On 8 November, the European Commission published a report on the application of the Postal Services Directive (PSD) and a report on the Cross-Border Parcel Delivery Regulation. The reports highlight the role of digitalisation in changing the postal and parcels sector, creating new opportunities and challenges for postal operators and modifying consumers’ needs and expectations. The Commission stressed the importance of improved transparency, and also underlined that the increasing costs of postal services led to the fact that sometimes Member States had to reduce the scope of their universal service obligation. Furthermore, the reports evidence that there is little harmonisation in how national authorities analyse tariffs, highlighting only sporadic follow-up actions against high tariffs.
With a specific regard to the evaluation of the Postal Services Directive, the Commission states in its evaluation that a potential adaptation is desirable in order to ensure that postal operators and users can fully benefit from technological developments, innovation and e-commerce, while also securing the continued provision of an affordable and high-quality universal service.
This assessment is based on the following arguments:
- The universal service provision has become increasingly costly and universal postal services offer declining benefits to society;
- The achievement of an effective competition in the letter mail segment is needed;
- An insufficient use of standards is detected, which reduces legal certainty and may lead to interoperability issues.
Therefore, the European Commission recommends to further explore a potential adaptation of the regulatory framework in a way to enable the EU postal service to continue to play its role in Europe.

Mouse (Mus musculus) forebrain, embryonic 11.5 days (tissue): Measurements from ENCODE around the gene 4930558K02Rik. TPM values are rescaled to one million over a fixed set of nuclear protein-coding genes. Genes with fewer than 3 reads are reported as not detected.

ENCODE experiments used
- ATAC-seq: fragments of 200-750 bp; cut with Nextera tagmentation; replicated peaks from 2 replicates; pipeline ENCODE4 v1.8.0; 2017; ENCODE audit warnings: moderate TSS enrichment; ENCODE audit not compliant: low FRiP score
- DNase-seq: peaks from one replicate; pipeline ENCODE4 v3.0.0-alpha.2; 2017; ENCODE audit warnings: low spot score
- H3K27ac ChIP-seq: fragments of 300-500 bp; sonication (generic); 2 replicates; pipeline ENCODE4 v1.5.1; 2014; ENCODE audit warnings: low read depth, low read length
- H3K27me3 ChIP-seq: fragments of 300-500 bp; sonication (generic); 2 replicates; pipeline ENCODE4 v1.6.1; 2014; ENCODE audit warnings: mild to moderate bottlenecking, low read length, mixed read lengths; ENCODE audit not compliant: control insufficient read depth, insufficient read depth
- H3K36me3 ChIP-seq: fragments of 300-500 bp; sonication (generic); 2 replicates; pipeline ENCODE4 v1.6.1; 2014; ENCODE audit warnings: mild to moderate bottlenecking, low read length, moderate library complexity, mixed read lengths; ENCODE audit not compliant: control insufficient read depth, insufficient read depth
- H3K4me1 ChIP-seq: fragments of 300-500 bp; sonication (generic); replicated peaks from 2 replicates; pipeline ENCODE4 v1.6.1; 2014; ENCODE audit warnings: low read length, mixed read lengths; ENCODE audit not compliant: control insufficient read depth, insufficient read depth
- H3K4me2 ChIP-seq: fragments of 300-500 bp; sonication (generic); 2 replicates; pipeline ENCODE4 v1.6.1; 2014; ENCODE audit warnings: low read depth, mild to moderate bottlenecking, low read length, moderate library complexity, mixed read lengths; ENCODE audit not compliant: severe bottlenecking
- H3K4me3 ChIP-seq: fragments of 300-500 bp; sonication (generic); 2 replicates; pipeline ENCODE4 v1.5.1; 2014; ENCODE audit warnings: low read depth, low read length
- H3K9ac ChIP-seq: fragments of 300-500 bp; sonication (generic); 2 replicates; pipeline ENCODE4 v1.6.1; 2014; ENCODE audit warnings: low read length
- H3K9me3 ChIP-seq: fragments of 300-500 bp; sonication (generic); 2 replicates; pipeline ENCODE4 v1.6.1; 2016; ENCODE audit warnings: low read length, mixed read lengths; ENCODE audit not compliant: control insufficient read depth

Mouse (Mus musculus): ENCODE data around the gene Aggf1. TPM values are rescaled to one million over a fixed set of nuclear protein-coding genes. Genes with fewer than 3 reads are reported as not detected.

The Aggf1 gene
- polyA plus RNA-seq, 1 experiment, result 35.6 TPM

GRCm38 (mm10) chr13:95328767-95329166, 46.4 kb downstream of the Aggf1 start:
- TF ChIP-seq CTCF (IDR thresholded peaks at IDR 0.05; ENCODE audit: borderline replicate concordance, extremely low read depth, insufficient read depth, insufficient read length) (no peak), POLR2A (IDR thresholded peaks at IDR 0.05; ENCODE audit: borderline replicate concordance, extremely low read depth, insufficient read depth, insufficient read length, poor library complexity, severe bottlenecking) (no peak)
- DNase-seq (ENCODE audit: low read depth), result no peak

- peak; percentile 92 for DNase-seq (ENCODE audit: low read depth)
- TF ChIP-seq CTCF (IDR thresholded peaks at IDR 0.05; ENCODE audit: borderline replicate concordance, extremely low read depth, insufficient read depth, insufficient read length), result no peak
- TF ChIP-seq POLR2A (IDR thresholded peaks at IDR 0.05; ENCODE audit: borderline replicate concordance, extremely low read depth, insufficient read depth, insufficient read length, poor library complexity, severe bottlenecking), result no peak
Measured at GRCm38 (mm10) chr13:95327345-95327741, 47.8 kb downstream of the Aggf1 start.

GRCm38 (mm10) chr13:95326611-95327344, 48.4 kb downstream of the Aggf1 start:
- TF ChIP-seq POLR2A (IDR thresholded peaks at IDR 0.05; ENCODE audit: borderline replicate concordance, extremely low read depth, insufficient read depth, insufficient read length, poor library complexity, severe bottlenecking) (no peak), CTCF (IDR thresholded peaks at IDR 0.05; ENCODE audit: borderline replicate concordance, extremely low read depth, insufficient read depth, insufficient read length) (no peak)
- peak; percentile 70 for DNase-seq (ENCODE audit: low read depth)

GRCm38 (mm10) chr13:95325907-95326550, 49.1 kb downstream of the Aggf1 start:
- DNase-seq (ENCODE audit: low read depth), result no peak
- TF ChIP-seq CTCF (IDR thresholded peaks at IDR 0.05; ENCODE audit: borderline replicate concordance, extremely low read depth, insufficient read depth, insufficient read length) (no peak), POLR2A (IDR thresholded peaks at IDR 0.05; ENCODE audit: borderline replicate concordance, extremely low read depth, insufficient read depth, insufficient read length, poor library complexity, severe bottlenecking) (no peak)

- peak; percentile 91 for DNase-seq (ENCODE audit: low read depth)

The PSD evaluation builds upon the results of a public consultation carried out in Autumn 2020 to which Ecommerce Europe contributed. In its reply, Ecommerce Europe stressed that the postal channel will continue to be a valuable asset for e-commerce merchants and their consumers, particularly those selling/receiving goods in peripheral regions. However, Ecommerce Europe also pointed out that the current postal regulatory framework may not be fully fit to address issues that have arisen in recent years related to trends and developments that did not exist or were not fully developed when the PSD was adopted, such as digitalisation and e-commerce as well as the subsequent changes in communications, commerce, and consumer behaviour.
Nevertheless, Ecommerce Europe believes that, if any new regulatory intervention is to be proposed, this should always be based on clear evidence of market failure. In this case, the Commission should carefully assess any risk of overlapping with existing rules on dominant position and any possible extension of sectorial vertical market definitions in the future.
Based on the recommendations put forward in the PSD evaluation report, the European Commission will engage with Member States and stakeholders to make sure that such a potential adaption in the future reflects the EU horizontal targets set out in the European Green Deal and the EU Digital Agenda for the digitalisation and sustainability of the postal and parcel sector.
Ecommerce Europe will monitor the policy and legislative developments and engage with policymakers in order to ensure a seamless and balanced regulatory framework.